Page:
March 26, 2013

Peer Review: Students Identify Health and Nutrition Concerns in Ghana

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One-hundred feet above the ground on the ladder-like steps of a canopy walk, eight Cornell students and one professor clung to the surrounding ropes as they slowly inched forward.

But the canopy walk was merely one stop in their week-and-a-half long trip. These Cornellians were not in Ghana for a winter break vacation. Instead, they sought to identify key health concerns in Ghana and implement projects to address them by speaking directly to native Ghanaians.

Members of two Cornell groups, Big Red Relief and Cover Africa, visited various sites in southern Ghana to speak with local residents, assess their needs and come up with new, sustainable projects.

Big Red Relief aimed to implement projects which address issues on general disease prevention and nutrition, while Cover Africa focused more specifically on malaria.

“Instead of having preconceived notions of how we want to help [the Ghanaians] fix the problems, we wanted to hear what they had to say about their issues. We decided that listening to their concerns, their challenges and their day-to-day lives was the most valuable thing that we could take from our trip,” said Juhi Purswani ’15, co-president of Cover Africa.

Through open forums and individual interviews, the students spoke to a number of Ghanaians to determine how to best help the communities they visited. Although the two groups travelled together, their agendas differed and they conducted separate interviews.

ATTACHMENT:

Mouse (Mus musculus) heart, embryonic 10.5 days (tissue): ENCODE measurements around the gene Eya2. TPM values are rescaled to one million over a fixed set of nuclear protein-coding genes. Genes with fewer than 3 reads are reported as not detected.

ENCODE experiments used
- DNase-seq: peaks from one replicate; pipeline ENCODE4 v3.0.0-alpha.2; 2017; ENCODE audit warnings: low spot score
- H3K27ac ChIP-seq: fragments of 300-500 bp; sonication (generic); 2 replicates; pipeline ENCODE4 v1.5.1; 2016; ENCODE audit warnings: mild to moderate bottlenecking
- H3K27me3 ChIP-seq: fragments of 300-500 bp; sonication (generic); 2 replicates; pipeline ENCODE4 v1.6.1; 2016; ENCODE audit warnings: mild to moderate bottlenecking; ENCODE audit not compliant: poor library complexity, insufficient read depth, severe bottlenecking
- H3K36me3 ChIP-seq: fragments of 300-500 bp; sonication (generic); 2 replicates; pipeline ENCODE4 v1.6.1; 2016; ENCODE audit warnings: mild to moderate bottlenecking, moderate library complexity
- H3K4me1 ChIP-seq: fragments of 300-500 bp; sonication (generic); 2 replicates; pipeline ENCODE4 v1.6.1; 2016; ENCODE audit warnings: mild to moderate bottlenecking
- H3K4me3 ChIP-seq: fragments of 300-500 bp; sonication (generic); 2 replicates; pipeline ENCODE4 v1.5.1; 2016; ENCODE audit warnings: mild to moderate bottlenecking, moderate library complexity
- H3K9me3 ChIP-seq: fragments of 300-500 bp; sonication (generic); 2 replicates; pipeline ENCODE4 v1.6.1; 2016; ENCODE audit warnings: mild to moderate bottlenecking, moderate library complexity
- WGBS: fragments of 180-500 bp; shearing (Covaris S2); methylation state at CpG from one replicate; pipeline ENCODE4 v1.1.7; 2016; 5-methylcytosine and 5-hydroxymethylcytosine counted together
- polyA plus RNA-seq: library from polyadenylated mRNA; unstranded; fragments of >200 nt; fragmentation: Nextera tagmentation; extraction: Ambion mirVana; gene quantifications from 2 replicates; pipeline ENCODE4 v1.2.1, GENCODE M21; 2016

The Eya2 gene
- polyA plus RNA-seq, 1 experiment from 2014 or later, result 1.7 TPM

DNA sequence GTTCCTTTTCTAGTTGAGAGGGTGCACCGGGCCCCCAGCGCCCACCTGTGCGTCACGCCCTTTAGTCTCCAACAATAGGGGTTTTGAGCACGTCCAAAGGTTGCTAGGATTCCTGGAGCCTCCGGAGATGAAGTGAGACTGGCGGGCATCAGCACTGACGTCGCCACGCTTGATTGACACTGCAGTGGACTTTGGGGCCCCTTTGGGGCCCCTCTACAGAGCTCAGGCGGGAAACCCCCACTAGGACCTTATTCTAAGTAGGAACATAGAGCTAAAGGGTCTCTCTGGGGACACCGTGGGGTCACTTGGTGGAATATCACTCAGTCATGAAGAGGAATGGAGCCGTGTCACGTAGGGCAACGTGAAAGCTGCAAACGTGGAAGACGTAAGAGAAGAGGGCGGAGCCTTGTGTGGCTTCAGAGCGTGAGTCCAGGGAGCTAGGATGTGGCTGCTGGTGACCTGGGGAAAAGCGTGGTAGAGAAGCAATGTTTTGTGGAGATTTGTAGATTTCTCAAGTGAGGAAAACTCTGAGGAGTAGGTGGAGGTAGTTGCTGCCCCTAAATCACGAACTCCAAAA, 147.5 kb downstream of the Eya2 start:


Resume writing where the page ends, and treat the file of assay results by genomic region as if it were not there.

“The stories were really powerful, and a lot of them were really emotional – it was so magical that they were so open to us, having just met us 10 to 20 minutes earlier,” Purswani said.

When Big Red Relief spoke to the communities, they discovered that the people faced a variety of diseases. Such ailments included sexually transmitted diseases, typhoid, yellow fever and many more. According to Madhvi Deol ’13, the Ghanaians also face widespread malnutrition and weight problems because of their unbalanced diet.

“Eating the food myself and knowing the balance of food inspired a nutrition focus [for the trip]. The Ghanaian diet has a lot more focus on carbs and proteins than vegetables and fruits. They do eat [vegetables and fruits], but the proportions are really off,” Deol said.

Cover Africa explored malaria. At the sites the students visited, they observed that open gutters and pollution contributed to the breeding of mosquitoes and spread of malaria. They also saw that a lack of mosquito netting also plays a factor in spreading malaria. Cover Africa is currently fundraising to buy more mosquito nets to combat the spread of this disease.

Now that the students have a better sense of the communities’ needs, they hope to develop projects this upcoming year. When they revisit the sites next winter break with a new group of students, they aim to implement such projects, rather than merely assessing the situation.

“[The Ghanaians] really trusted us to bring these stories back to Cornell and to spread them among all our colleagues here. I hope to harness that passion and energy to go back and learn more. Now, we’re just in the process of figuring out what to do with all these narratives, how to put it together and create a great partnership,” Purswani said.

Original Author: Camille Wang